n South African Medical Journal - Evaluating the contribution of haplotypes on influencing HIV infection in a Zimbabwean paediatric population : the new millennium




Apolipoprotein B mRNA-editing catalytic polypeptide like-3G () is an antiviral enzyme that reduces viral fitness by introducing uracil to thymidine hypermutations in viral genomes. Thus, polymorphisms in the gene have been implicated in differential outcomes of HIV infection and disease progression. However, there is insufficient evidence on the role of gene variants on HIV infection, especially in African populations. This study therefore describes polymorphisms in the gene in a Zimbabwean paediatric population and evaluates their effects on susceptibility to HIV infection among children born to HIV-infected mothers.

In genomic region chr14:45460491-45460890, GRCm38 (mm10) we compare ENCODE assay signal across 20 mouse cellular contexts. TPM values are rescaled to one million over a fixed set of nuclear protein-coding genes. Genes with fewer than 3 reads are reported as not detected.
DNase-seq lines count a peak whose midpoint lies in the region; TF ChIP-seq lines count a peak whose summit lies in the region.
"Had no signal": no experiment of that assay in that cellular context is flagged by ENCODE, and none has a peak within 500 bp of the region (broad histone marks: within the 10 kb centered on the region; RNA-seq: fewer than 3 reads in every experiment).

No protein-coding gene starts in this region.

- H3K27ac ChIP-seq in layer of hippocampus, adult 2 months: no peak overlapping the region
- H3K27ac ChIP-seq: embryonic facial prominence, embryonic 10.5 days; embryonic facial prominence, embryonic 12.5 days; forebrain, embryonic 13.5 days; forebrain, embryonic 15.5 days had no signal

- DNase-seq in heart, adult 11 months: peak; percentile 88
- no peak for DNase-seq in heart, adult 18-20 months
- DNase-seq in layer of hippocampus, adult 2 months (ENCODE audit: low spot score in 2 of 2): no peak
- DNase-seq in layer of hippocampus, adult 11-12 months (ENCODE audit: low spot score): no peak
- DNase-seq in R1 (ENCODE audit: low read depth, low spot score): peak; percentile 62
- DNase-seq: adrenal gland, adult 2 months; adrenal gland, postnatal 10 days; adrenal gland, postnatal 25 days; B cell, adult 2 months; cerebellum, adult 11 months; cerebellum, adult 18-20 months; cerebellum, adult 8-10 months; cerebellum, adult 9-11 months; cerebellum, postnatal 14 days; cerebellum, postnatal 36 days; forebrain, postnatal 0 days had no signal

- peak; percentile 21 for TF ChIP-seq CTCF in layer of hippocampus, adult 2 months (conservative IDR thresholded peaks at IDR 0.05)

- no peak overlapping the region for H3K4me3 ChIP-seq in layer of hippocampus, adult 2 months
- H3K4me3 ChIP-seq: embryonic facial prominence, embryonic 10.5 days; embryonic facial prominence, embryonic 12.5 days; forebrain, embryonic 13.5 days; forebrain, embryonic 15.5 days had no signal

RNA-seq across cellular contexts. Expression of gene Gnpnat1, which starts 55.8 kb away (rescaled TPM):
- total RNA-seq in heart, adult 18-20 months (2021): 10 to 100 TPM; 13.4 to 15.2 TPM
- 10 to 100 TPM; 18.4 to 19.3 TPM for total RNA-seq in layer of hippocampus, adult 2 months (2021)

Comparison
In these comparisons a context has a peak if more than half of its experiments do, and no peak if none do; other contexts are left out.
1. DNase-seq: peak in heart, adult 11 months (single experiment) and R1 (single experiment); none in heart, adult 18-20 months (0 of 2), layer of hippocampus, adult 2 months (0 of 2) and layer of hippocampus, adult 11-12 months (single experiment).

A total of 104 children aged between 7 and 9 years, comprising 68 perinatally exposed to HIV (32 born infected (EI) and 36 born uninfected (EU)) and 36 unexposed and uninfected (UEUI) controls were recruited. Allelic variants (n=5) in the gene were characterised.
Frequencies for minor alleles in the HIV-uninfected groups (EU and UEUI) were (40%), (32%), (12%), (42%), and (6%). frequency was statistically significantly different when compared to the Masai of Kinyawa, Kenya population (42% v. 18%). None of the single nucleotide polymorphisms individually or as part of haplotypes were significantly associated with HIV infection when comparing the EI and EU groups.
Our findings suggest that polymorphisms alone may not have significant predictive power for inferring genetic susceptibility to vertical transmission of HIV in children perinatally exposed to HIV.


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